Sgt. Steve Robinson and Chief Charles Rafford pose at the chamber banquet. | Austin Nelson
Sgt. Steve Robinson and Chief Charles Rafford pose at the chamber banquet. | Austin Nelson

Archived Story

Robinson named officer of the year

Published 12:03pm Thursday, April 18, 2013

Editor’s note: This is the first of six articles highlighting those that received awards at the Alexander City Chamber of Commerce Annual Meeting.

Sgt. Steve Robinson, with the Alexander City Police Department, was named Police Officer of the Year for the third time in his career.

ACPD Chief Charles Rafford said the Police Officer of the Year is nominated every year by the supervisors in the department.

“This is a well-deserved honor,” Rafford said. “Robinson is a very knowledgeable and well-respected supervisor in the department. He does an excellent job day in and day out.”

Robinson was born in Alexander City and graduated from Dadeville High School.

Robinson said he became interested in law enforcement after hearing stories from his uncle growing up. After taking some law enforcement classes at Central Alabama Community College, former ACPD Chief Lynn Royall coaxed him onto the force. He began his career in Aug. 27, 1990.

As he rose through the ranks, the opportunity to move into the detective division came up – but Robinson declined.

“He chose to stay in patrol – he loves the patrol division,” Rafford said. “He really is the epitome of a community police officer.”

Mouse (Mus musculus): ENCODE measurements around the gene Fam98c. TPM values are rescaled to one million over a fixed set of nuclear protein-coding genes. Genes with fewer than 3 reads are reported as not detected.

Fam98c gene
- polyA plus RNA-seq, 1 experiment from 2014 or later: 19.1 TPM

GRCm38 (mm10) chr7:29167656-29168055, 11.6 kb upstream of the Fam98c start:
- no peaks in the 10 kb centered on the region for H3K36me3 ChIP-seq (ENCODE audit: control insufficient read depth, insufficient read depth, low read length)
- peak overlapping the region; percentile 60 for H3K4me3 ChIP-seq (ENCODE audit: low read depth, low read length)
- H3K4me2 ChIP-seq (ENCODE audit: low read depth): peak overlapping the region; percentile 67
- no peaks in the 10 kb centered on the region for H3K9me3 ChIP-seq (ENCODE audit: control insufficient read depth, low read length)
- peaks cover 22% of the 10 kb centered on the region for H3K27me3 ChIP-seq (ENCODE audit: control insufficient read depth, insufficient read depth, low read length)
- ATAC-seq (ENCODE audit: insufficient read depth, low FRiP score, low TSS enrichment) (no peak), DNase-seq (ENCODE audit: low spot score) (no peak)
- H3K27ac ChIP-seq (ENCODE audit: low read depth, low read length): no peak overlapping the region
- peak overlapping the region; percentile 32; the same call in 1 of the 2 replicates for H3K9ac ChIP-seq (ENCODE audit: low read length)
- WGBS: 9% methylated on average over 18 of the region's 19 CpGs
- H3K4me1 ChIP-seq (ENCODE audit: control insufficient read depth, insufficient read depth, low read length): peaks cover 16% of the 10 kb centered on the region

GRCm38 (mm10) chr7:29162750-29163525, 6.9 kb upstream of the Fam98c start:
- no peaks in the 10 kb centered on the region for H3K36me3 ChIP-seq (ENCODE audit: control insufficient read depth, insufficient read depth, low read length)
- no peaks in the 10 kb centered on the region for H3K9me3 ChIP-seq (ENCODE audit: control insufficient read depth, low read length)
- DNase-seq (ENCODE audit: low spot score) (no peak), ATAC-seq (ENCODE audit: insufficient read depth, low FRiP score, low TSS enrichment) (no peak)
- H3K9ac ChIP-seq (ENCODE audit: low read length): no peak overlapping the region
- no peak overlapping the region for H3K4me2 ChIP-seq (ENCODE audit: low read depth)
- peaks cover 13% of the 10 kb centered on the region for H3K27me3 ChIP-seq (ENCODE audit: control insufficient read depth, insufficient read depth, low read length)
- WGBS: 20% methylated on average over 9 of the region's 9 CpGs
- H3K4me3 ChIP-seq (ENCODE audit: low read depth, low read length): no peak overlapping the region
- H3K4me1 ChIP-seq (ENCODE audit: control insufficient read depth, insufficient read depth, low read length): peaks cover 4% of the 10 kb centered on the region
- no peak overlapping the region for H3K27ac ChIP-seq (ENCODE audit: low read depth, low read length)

Robinson said he never left patrol because that would mean leaving the part of law enforcement he enjoys the most.

“You are on the street more, and you see more people (on patrol),” Robinson said. “Instead of being cooped up in an office, I like being on the street.”

After 23 years of working the streets, Robinson said he has seen all sorts of things.

“A lot of the stuff I never would have believed I would see in this line of work,” Robinson said.

One of the worst aspects of his job, Robinson said, is being called to a scene where something has happened to a child or elderly person.

“You learn how to deal with it – it is part of it,” Robinson said.

However, he said he doesn’t let his work life interfere with his home life.

“I don’t take anything home – when I walk out that door, it stays here,” Robinson said. “When I come back, I put it back on and go to work.”

At the chamber meeting, Robinson was commended for doing the one thing no officer wants to do – use lethal force to neutralize an imminent threat. May 5, 2012 police dispatch received a call from a man that claimed he had shot his wife. Officers responded to the scene to find Charles Waid, 50, waiting in his trailer with a handgun. After repeated attempts to get Waid to surrender his weapon, Waid raised his weapon toward the officers.

Robinson discharged a single round into Waid, who was later pronounced dead at the scene.

Robinson said he had been in a stand-off situation before but had never had it escalate to this level. His response was deeply ingrained, he said.

“It was automatic – the training kicked in,” Robinson said. “It happened in the blink of an eye.”

 

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